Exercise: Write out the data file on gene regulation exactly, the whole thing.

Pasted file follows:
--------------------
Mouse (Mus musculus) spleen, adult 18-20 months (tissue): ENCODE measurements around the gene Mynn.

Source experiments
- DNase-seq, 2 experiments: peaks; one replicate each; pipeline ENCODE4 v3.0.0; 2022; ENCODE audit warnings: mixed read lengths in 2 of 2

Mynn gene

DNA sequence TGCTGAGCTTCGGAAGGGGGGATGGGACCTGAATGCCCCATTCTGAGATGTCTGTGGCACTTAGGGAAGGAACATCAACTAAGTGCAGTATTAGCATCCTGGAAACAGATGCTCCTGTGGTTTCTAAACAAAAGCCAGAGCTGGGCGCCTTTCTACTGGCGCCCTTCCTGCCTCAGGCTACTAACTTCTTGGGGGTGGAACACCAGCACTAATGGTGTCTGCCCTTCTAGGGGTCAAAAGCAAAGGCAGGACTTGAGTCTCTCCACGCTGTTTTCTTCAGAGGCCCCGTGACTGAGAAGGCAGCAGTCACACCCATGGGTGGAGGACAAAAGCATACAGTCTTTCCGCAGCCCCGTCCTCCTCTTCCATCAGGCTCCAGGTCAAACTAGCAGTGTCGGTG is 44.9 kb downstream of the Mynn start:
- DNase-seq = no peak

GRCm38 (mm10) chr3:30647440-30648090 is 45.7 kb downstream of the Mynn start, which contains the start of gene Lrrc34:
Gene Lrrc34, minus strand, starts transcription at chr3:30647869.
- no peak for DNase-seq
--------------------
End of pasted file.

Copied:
Mouse (Mus musculus) spleen, adult 18-20 months (tissue): ENCODE measurements around the gene Mynn.

Source experiments
- DNase-seq, 2 experiments: peaks; one replicate each; pipeline ENCODE4 v3.0.0; 2022; ENCODE audit warnings: mixed read lengths in 2 of 2

Mynn gene

DNA sequence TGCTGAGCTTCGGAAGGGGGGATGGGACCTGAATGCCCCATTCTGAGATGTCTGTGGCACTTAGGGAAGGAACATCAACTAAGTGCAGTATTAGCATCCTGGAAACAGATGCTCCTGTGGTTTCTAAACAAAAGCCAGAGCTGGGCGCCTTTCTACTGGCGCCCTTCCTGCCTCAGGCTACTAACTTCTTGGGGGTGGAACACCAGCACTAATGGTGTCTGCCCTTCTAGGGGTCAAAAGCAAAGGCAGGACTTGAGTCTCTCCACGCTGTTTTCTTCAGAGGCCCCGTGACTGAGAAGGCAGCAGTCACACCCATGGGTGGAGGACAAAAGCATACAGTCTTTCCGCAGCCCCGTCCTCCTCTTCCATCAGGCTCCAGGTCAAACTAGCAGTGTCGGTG is 44.9 kb downstream of the Mynn start:
- DNase-seq = no peak

GRCm38 (mm10) chr3:30647440-30648090 is 45.7 kb downstream of the Mynn start, which contains the start of gene Lrrc34:
Gene Lrrc34, minus strand, starts transcription at chr3:30647869.
- no peak for DNase-seq